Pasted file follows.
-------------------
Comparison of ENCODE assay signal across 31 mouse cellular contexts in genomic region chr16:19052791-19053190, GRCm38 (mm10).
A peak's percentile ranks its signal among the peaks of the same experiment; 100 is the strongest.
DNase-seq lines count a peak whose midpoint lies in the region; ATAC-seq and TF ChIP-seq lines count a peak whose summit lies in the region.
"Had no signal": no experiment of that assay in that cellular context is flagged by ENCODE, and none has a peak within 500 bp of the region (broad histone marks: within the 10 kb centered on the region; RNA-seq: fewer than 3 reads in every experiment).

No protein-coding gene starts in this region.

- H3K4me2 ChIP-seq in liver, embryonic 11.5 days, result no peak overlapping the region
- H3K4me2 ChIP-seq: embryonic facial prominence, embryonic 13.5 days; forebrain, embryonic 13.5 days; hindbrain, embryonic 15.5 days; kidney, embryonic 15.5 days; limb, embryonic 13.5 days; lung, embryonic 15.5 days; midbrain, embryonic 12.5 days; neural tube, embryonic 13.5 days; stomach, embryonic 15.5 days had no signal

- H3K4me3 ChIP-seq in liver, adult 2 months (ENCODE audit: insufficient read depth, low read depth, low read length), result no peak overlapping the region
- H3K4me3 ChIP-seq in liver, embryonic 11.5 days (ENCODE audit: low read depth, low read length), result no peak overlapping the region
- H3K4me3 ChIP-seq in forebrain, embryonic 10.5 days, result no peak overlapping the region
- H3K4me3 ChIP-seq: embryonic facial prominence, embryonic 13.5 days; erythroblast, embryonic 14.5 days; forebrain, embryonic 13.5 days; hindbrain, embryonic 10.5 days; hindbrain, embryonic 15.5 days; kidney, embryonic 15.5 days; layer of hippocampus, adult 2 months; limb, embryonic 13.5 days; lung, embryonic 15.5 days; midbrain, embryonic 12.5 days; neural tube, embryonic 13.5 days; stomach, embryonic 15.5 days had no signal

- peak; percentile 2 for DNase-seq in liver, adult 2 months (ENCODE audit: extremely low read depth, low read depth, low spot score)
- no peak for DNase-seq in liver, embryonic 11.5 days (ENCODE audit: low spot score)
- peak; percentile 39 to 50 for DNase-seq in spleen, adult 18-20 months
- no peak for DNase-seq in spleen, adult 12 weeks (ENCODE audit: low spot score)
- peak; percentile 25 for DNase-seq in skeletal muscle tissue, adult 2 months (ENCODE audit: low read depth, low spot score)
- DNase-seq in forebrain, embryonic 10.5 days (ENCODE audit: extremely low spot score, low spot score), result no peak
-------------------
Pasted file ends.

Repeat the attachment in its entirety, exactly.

Comparison of ENCODE assay signal across 31 mouse cellular contexts in genomic region chr16:19052791-19053190, GRCm38 (mm10).
A peak's percentile ranks its signal among the peaks of the same experiment; 100 is the strongest.
DNase-seq lines count a peak whose midpoint lies in the region; ATAC-seq and TF ChIP-seq lines count a peak whose summit lies in the region.
"Had no signal": no experiment of that assay in that cellular context is flagged by ENCODE, and none has a peak within 500 bp of the region (broad histone marks: within the 10 kb centered on the region; RNA-seq: fewer than 3 reads in every experiment).

No protein-coding gene starts in this region.

- H3K4me2 ChIP-seq in liver, embryonic 11.5 days, result no peak overlapping the region
- H3K4me2 ChIP-seq: embryonic facial prominence, embryonic 13.5 days; forebrain, embryonic 13.5 days; hindbrain, embryonic 15.5 days; kidney, embryonic 15.5 days; limb, embryonic 13.5 days; lung, embryonic 15.5 days; midbrain, embryonic 12.5 days; neural tube, embryonic 13.5 days; stomach, embryonic 15.5 days had no signal

- H3K4me3 ChIP-seq in liver, adult 2 months (ENCODE audit: insufficient read depth, low read depth, low read length), result no peak overlapping the region
- H3K4me3 ChIP-seq in liver, embryonic 11.5 days (ENCODE audit: low read depth, low read length), result no peak overlapping the region
- H3K4me3 ChIP-seq in forebrain, embryonic 10.5 days, result no peak overlapping the region
- H3K4me3 ChIP-seq: embryonic facial prominence, embryonic 13.5 days; erythroblast, embryonic 14.5 days; forebrain, embryonic 13.5 days; hindbrain, embryonic 10.5 days; hindbrain, embryonic 15.5 days; kidney, embryonic 15.5 days; layer of hippocampus, adult 2 months; limb, embryonic 13.5 days; lung, embryonic 15.5 days; midbrain, embryonic 12.5 days; neural tube, embryonic 13.5 days; stomach, embryonic 15.5 days had no signal

- peak; percentile 2 for DNase-seq in liver, adult 2 months (ENCODE audit: extremely low read depth, low read depth, low spot score)
- no peak for DNase-seq in liver, embryonic 11.5 days (ENCODE audit: low spot score)
- peak; percentile 39 to 50 for DNase-seq in spleen, adult 18-20 months
- no peak for DNase-seq in spleen, adult 12 weeks (ENCODE audit: low spot score)
- peak; percentile 25 for DNase-seq in skeletal muscle tissue, adult 2 months (ENCODE audit: low read depth, low spot score)
- DNase-seq in forebrain, embryonic 10.5 days (ENCODE audit: extremely low spot score, low spot score), result no peak